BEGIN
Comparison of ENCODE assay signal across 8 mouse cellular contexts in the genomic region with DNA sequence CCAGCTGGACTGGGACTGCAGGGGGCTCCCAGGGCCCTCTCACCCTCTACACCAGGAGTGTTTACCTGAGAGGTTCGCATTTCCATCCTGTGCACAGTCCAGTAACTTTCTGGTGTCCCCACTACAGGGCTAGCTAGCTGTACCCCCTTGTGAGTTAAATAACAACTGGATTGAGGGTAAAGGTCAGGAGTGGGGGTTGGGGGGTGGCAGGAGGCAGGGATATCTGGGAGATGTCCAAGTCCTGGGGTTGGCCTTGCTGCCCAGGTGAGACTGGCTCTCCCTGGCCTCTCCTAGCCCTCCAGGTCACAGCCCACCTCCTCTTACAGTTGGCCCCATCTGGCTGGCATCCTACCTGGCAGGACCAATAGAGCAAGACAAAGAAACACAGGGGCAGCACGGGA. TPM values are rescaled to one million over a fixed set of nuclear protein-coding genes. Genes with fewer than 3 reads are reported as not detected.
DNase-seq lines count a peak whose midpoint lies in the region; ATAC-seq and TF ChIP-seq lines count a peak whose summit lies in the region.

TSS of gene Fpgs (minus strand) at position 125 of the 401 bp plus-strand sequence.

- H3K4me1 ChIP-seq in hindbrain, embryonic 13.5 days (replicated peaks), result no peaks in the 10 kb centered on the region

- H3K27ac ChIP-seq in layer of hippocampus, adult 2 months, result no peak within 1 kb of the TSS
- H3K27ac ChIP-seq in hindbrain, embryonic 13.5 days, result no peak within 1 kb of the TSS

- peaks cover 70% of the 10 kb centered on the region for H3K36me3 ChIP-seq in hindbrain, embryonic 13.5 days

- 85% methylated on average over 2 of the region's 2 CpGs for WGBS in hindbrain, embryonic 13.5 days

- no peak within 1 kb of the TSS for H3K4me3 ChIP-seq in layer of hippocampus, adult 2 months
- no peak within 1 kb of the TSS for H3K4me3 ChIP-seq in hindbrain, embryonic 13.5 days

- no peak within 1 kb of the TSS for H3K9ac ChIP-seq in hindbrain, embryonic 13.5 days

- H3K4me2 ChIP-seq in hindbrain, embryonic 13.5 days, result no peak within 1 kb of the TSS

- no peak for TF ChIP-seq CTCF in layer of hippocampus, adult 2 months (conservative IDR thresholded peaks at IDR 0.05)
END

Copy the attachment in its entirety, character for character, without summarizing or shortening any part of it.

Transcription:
Comparison of ENCODE assay signal across 8 mouse cellular contexts in the genomic region with DNA sequence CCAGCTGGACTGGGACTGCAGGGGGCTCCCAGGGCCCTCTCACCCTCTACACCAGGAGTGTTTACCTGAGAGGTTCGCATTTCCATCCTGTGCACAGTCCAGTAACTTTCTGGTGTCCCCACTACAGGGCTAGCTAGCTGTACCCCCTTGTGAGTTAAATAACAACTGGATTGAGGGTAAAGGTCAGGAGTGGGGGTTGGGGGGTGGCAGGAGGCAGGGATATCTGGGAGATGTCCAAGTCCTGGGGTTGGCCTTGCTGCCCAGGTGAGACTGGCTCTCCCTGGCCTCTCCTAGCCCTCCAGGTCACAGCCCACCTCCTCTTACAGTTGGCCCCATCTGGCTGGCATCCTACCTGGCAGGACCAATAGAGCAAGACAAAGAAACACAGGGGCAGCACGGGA. TPM values are rescaled to one million over a fixed set of nuclear protein-coding genes. Genes with fewer than 3 reads are reported as not detected.
DNase-seq lines count a peak whose midpoint lies in the region; ATAC-seq and TF ChIP-seq lines count a peak whose summit lies in the region.

TSS of gene Fpgs (minus strand) at position 125 of the 401 bp plus-strand sequence.

- H3K4me1 ChIP-seq in hindbrain, embryonic 13.5 days (replicated peaks), result no peaks in the 10 kb centered on the region

- H3K27ac ChIP-seq in layer of hippocampus, adult 2 months, result no peak within 1 kb of the TSS
- H3K27ac ChIP-seq in hindbrain, embryonic 13.5 days, result no peak within 1 kb of the TSS

- peaks cover 70% of the 10 kb centered on the region for H3K36me3 ChIP-seq in hindbrain, embryonic 13.5 days

- 85% methylated on average over 2 of the region's 2 CpGs for WGBS in hindbrain, embryonic 13.5 days

- no peak within 1 kb of the TSS for H3K4me3 ChIP-seq in layer of hippocampus, adult 2 months
- no peak within 1 kb of the TSS for H3K4me3 ChIP-seq in hindbrain, embryonic 13.5 days

- no peak within 1 kb of the TSS for H3K9ac ChIP-seq in hindbrain, embryonic 13.5 days

- H3K4me2 ChIP-seq in hindbrain, embryonic 13.5 days, result no peak within 1 kb of the TSS

- no peak for TF ChIP-seq CTCF in layer of hippocampus, adult 2 months (conservative IDR thresholded peaks at IDR 0.05)